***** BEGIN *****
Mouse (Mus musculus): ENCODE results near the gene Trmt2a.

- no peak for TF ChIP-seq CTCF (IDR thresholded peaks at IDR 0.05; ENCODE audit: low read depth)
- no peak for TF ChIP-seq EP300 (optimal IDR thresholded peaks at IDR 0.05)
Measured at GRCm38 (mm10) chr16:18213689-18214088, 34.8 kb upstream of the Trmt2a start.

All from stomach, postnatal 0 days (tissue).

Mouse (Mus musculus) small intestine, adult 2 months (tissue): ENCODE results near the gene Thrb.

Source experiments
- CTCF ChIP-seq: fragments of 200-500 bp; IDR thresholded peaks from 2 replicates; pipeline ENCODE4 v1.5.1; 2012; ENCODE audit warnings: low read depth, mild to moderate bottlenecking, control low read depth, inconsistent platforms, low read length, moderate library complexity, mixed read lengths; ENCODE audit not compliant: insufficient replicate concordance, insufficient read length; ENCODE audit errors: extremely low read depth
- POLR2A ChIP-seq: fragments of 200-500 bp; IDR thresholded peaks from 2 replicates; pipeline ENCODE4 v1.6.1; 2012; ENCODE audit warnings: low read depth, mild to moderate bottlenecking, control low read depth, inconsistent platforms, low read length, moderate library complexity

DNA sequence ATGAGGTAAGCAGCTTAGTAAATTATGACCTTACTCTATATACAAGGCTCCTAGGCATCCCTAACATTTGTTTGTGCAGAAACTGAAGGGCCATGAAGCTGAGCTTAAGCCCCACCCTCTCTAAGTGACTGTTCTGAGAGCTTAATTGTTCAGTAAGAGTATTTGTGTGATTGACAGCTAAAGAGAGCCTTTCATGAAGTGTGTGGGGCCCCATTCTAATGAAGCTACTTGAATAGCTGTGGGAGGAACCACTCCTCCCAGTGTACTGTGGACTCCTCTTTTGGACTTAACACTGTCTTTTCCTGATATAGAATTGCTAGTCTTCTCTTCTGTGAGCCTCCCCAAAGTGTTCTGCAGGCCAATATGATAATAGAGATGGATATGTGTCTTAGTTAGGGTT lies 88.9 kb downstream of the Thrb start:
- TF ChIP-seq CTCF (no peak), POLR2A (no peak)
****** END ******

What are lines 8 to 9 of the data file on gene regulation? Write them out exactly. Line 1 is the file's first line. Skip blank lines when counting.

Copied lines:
- CTCF ChIP-seq: fragments of 200-500 bp; IDR thresholded peaks from 2 replicates; pipeline ENCODE4 v1.5.1; 2012; ENCODE audit warnings: low read depth, mild to moderate bottlenecking, control low read depth, inconsistent platforms, low read length, moderate library complexity, mixed read lengths; ENCODE audit not compliant: insufficient replicate concordance, insufficient read length; ENCODE audit errors: extremely low read depth
- POLR2A ChIP-seq: fragments of 200-500 bp; IDR thresholded peaks from 2 replicates; pipeline ENCODE4 v1.6.1; 2012; ENCODE audit warnings: low read depth, mild to moderate bottlenecking, control low read depth, inconsistent platforms, low read length, moderate library complexity